Taking care of wee ones isn’t always easy and we all need help sometimes. The first year of a baby’s life is crucial, when their brain doubles in size. But, for many, the challenges of welcoming a new child into the family are exacerbated by the impact of living on a low income. 

Having a baby can be an expensive time - buying a pram, a cot, a car seat - the list goes on, and for many the household income also drops during maternity or parental leave or because of not being able to work. 

A recent report by Save the Children Scotland found that one in three families with a child under one are living in poverty.  We know that experiencing poverty has a negative impact on children and a low income can make it harder for parents and carers to meet their child’s needs. 

In recent months, supermarkets have added security tags to baby formula, an item that has become unaffordable for many who may have no other option to feed their baby. The first year of a child’s life brings many challenges for parents and carers. From getting babies to sleep to coping with crying, and it can be hard to manage those stresses without the additional worry of whether you can afford to buy formula, nappies, wipes or clothes for your wee one. 

If we want to provide every child with a fair start, we need to ensure that families can meet their child’s needs.  There is a great deal of anti-poverty work happening in Scotland and help available for families.  The Scottish Child Payment has been a lifeline for some, but too many are still lacking a safety net.  The Scottish Government has set an ambitious target of less than 10 per cent of children in Scotland living in relative poverty by 2030, but real action is needed to ensure we meet that target.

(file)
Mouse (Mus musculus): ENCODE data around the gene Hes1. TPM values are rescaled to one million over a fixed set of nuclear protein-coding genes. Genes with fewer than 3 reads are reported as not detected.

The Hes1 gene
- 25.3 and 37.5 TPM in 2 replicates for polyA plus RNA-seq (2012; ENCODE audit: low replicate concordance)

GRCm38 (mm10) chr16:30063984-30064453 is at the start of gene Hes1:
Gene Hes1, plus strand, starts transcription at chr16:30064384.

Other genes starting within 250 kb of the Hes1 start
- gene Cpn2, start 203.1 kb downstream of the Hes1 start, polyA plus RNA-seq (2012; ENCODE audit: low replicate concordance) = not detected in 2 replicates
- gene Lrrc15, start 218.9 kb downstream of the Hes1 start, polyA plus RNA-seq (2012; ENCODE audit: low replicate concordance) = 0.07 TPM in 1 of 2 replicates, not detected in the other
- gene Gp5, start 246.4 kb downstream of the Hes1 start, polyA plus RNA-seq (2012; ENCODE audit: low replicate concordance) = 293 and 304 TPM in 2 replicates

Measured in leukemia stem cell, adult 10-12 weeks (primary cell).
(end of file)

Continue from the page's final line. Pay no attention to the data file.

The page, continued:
Of course, poverty is about more than money and raising incomes. We also need to involve people with lived experience to identify the support and services they need.  

From our work at the NSPCC, we know it can be difficult for families to ask for help. Poverty can result in feelings of shame and stigma. Our research also shows that family support services have dramatically reduced in the last decade or so, so even if families ask for help, it may not be available or what they need.

The problems with a lack of family support have been identified by the Scottish Government, and work is being done to enhance services. We need to make sure this is poverty-informed so that parents get the help they need to give their wee ones the best start in life.

All of us can play an important role in challenging poverty - from considering the language we use, signposting to support systems or campaigning for change in our communities. 

If you are a parent of carer who needs help, speak with your Health Visitor, GP or call the NSPCC Helpline on 0808 800 5000. 

Carla Malseed is NSPCC Local Campaigns Manager